• Regrets – I’ve had a few

  • Most of us start out in life with certain expectations. Some might be generic such as forming a successful and supportive partnership, or perhaps being employed in a role that sustains us both financially and emotionally.  We like to feel that we are making a difference.

    Other expectations may be more specific to our situation, such as being selected for an elite sporting team or some similar goal.  I remember years ago when my doctor confided that he had always wanted to be a forester, but he succumbed to pressure and expectations to follow a medical profession.  I was a teenager at the time and I remember being awestruck that someone could spend a lifetime doing something that they didn’t really want to do.

    I was reminded of life regrets on two separate occasions last week.  The first time was when reading the comments of a woman in her thirties who had assumed that by her age, she would be in a conventional family situation with a partner and children. She was single and dealing with her feelings of sadness and grief that it hadn’t happened.  The reality that she was confronting was that even if she met someone and formed a lasting relationship, it would possibly be too late for her to have children.

    The second time I was reminded of regrets was when I read some of the responses to the survey that I recently conducted.  One of the check boxes related to the respondent ‘dealing with the fact that the life I imagined is not going to happen. What now?’   There were some who ticked this box and indicated that this was a current source of unease.

    Some regrets relate to the things we did in the past – the stupid, the selfish the thoughtless. These are the things we wish we could take back and erase. We are really sorry that there were people who we allowed to influence us with either their negativity or else their views on what path we should be taking.

    Other regrets relate to the things we didn’t do. There are the opportunities we didn’t pursue, the study we didn’t complete, the travels we didn’t make, the helping hand we didn’t extend to someone in need.

    Many regrets arise because life just got in the way of our dreams and we let it happen. Perhaps we thought that there was no other choice and in all fairness, at that time our options may have been very limited. With 20-20 hindsight, it can be easy to criticise our decisions and to see clearly what we should have done instead.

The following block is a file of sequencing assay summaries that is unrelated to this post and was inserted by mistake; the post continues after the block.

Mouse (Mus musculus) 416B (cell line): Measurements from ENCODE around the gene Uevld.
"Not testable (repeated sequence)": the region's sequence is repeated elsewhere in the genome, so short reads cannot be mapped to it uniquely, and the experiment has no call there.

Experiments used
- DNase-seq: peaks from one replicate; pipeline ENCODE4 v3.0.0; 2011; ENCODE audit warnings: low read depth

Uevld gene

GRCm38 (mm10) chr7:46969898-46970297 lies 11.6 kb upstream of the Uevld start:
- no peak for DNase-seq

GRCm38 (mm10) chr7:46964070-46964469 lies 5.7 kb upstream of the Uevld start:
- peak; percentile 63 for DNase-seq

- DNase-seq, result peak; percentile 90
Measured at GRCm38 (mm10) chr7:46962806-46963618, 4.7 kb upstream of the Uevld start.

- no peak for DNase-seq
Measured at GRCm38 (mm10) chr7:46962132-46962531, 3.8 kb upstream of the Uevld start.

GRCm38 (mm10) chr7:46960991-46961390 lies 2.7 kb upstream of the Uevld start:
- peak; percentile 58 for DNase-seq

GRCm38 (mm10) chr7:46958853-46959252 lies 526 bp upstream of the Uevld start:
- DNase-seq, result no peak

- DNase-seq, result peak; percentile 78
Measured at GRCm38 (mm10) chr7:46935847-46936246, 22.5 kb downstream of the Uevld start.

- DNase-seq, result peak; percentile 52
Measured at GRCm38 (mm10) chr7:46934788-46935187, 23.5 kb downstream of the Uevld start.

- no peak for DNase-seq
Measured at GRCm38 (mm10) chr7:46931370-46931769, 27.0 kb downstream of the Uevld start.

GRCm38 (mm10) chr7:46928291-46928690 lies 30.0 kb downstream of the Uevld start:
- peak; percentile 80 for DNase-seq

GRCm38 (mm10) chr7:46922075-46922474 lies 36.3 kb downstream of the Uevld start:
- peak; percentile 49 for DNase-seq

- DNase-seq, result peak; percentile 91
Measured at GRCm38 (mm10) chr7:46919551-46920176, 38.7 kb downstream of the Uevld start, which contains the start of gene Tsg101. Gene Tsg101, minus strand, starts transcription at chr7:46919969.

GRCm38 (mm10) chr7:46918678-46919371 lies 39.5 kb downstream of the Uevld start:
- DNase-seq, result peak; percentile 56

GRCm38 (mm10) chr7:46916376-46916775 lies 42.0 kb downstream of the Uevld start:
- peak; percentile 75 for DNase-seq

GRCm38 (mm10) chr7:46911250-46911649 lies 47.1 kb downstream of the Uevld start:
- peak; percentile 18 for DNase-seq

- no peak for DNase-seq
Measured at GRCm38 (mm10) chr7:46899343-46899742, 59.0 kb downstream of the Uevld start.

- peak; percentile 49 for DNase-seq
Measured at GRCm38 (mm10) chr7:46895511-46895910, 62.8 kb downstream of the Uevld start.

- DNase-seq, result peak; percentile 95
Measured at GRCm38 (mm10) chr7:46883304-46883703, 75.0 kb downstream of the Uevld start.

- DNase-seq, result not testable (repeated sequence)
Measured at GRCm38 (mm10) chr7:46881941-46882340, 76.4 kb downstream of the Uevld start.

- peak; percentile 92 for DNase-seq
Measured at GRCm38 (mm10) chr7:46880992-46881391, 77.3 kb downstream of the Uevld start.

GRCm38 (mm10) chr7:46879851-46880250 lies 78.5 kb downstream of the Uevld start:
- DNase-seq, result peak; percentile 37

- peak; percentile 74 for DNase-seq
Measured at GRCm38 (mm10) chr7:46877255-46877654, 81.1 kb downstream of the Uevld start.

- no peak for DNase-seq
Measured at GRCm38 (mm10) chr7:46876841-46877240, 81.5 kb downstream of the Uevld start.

Regrets can be devastating and the associated grief takes time to process. One of the first steps we can take is to make a list of all the achievements that we have reached in our lives. Surprisingly, we often forget about some of our noteworthy accomplishments so it may help to ask someone close to you what they would consider to be classified as your successes. Taking this action helps you to see how others perceive you, which is often in a more positive light than you do yourself.  Think of the list as a ledger on the past and it gives some perspective on the progress of your life to date.

    We cannot erase the past, but there may be steps that we can take to right whatever misdeeds, mistakes or omissions are troubling us. That may be making an apology or simply acknowledging in some meaningful way what happened, and what were the circumstances at that time. Then, we should recognise that what happened is in the past and our ability to change that is a big fat zero. We may make some form of reparation, or acknowledge the circumstances, but we cannot change it. 

    The more productive action therefore is to look to the future and the control that you do have to take charge of what happens from here on.  Think of your current situation this way: when you look back in five years’ time, what will you regret not doing? Will you regret not at least trying to take that action?  How can you make it happen?  What is the first step that you need to take and then the next step after that?  Start with the little steps and the bigger ones will naturally follow.

    And the woman that I mentioned at the beginning of this story?  She has decided to pursue parenthood alone, although still with the hope that at some point, she may meet a person with whom to share her life, whether that be on her own or with her child.  Good luck to her for taking action towards ensuring that remaining childless is not one of her regrets in later life.

    How do you deal with regret in your life? Is this an issue that's confronting you?